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John Wetton - Rock Of Faith CD (album) cover


John Wetton


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3.00 | 29 ratings

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Special Collaborator
Symphonic Team
3 stars Keep the faith!

When I played this album for the first time I immediately recognized the instrumental opener Mondrago as it was used as menu music on the concert DVD Amorata that I've had for some time (and like very much!) The beautiful, David Gilmour-like guitar sounds of Mondrago instantly caught my interest, but it is only now that I know that the piece is called Mondrago and is on this album; Rock Of Faith. The guitar player on this album is John Mitchell of Arena fame. If I'm not mistaken Rock Of Faith was the second time Mitchell worked with Wetton, but it was not the last time. Mitchell also toured with Wetton as is documented on the DVD I mentioned above (as well as on several other recent live releases by Wetton). Mitchell also plays on the two first Icon albums by Wetton and Geoff Downes. Walking in the footsteps of guitarists like Robert Fripp, Allan Holdsworth, Steve Howe and Steve Hackett who have all played with Wetton in the past, Mitchell is probably very proud. He is certainly not as unique and distinctive as any of those players, but he is a great guitar player in the tradition of these greats.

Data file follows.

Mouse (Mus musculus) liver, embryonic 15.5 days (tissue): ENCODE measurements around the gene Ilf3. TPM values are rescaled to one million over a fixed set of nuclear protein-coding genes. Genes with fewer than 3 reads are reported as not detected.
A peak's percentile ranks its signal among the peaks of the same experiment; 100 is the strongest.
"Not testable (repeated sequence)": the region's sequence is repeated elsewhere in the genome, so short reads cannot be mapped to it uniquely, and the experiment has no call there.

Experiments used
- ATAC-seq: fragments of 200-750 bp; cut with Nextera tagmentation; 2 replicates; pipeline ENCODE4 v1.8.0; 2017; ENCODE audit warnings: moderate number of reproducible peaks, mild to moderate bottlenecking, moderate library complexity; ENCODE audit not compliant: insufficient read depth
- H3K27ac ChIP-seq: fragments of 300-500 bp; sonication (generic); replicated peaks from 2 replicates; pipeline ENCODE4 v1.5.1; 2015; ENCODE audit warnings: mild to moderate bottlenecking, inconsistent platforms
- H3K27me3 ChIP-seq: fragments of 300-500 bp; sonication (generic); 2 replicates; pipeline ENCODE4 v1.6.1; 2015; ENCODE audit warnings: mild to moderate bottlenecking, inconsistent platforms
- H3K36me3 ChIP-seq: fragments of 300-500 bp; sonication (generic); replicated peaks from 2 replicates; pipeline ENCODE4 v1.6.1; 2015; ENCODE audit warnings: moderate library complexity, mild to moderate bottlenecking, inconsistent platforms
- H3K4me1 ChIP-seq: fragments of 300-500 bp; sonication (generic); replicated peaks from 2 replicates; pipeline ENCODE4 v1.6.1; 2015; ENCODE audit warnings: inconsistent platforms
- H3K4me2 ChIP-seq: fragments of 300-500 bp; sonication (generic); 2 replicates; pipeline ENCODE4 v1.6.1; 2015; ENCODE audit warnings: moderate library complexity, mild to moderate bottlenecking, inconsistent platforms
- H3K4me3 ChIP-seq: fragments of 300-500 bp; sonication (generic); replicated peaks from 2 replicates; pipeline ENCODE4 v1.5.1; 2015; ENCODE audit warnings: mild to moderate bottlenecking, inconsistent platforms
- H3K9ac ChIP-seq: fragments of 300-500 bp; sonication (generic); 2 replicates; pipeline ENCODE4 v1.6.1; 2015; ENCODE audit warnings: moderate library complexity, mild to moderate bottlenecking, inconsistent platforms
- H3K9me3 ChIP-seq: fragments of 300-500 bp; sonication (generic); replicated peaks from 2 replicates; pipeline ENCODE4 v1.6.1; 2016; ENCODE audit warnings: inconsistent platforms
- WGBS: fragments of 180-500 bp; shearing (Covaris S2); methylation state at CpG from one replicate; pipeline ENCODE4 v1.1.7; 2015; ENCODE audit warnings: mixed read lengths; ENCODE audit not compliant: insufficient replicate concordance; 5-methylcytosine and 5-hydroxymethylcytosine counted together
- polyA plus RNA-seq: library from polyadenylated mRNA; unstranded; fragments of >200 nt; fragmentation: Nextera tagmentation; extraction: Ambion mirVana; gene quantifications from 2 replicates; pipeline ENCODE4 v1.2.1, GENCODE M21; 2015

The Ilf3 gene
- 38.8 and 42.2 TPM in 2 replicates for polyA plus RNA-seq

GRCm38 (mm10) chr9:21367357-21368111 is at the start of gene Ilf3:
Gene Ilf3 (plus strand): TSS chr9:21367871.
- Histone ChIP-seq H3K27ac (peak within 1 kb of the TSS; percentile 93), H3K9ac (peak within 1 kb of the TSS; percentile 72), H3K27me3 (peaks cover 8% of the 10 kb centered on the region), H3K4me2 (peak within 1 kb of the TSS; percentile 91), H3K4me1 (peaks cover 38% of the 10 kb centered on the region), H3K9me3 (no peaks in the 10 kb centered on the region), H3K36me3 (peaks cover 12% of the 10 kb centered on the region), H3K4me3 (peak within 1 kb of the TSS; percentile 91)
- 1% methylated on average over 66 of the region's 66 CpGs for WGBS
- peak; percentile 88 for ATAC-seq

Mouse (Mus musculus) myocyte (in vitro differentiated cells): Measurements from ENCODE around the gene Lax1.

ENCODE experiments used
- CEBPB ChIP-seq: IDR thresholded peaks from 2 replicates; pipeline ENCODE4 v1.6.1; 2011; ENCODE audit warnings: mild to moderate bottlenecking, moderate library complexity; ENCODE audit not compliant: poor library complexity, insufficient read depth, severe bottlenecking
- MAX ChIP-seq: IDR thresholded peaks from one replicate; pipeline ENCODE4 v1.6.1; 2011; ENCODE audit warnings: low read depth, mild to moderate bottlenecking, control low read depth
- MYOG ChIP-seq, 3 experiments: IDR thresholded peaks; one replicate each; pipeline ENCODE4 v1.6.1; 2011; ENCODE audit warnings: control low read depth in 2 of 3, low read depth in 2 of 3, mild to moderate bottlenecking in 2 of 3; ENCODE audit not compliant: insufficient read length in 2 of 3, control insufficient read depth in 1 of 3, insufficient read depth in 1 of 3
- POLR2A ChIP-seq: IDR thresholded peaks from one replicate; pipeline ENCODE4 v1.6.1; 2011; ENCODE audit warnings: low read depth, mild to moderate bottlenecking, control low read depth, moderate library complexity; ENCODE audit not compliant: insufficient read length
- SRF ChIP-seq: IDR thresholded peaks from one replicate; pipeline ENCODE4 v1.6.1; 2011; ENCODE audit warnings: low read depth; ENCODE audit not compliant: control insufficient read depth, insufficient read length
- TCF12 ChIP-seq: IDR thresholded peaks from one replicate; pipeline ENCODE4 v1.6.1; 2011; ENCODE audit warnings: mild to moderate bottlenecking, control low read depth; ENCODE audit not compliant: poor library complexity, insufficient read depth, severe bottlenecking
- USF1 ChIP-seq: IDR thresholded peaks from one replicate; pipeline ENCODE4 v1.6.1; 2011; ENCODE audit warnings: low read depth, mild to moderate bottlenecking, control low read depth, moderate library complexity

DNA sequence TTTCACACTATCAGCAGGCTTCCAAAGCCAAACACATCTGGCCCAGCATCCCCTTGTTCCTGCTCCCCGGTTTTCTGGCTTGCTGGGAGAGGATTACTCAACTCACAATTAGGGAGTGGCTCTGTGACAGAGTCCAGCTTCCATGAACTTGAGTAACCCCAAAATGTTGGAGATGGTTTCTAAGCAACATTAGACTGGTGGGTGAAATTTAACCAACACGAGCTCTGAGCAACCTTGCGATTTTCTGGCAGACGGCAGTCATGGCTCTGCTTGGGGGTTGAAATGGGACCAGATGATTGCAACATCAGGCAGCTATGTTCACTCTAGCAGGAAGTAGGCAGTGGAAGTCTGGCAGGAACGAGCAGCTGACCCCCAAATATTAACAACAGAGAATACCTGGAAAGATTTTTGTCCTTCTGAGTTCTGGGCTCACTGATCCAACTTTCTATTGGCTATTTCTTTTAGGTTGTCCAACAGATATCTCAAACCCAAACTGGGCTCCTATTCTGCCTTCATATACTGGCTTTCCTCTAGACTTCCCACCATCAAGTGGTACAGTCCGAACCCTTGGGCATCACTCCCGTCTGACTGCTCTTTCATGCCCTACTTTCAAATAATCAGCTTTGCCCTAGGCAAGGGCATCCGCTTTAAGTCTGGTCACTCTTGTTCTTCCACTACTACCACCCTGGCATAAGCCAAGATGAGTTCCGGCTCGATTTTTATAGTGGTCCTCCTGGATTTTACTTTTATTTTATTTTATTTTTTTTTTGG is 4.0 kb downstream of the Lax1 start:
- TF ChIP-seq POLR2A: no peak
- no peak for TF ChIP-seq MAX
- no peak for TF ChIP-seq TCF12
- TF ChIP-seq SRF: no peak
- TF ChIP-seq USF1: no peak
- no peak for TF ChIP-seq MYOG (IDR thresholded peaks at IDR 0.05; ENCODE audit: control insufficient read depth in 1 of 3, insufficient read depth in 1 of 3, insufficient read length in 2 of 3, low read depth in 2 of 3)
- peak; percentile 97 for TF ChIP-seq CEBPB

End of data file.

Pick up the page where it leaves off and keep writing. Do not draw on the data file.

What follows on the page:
The keyboards on Rock Of Faith are played by none other than Clive Nolan of Arena and Pendragon. Those expecting fast keyboard solos will be disappointed, however. Rock Of Faith is an album primarily driven by vocals and not much room is left for longer instrumental passages, and when such room is left it is mainly given to slow, Pink Floyd- like electric guitar solos. The album's tempo is rather slow throughout which is fitting to its mellow and reflective moods. Martin Orford who would later play keyboards on tour with Wetton (again, see the Amorata DVD) plays only flute on this album.

The people involved here invite comparisons with bands like Arena, Pendragon and IQ, but while there might be some similarities with these Neo-progressive groups, the music of John Wetton is in a different place altogether. I'm sometimes reminded of David Gilmour's music.

The album flows seamlessly and it is never offensive. The sing-a-long friendly, arena anthem Nothing's Gonna Stand In Our Way is the one closest to the sound of Wetton's old group Asia. It might be that this song is intended to be the centrepiece of the album, but for me it is the low point! The chorus is a bit too banal and generic for my taste. In addition, this song has a saxophone solo that might put some people off.

I haven't yet heard all of John Wetton's albums, but Rock Of Faith might very well be his best solo album. The sonic quality of the album is very high and from a production point of view it is perfect. It sounds much better than his Arkangel album. Admittedly, there is no individual song on this album that is as good as the title track on Battle Lines, but the album as a whole is stronger than Battle Lines in my opinion.

Rock Of Faith is a good album that deserves three solid stars.

SouthSideoftheSky | 3/5 |


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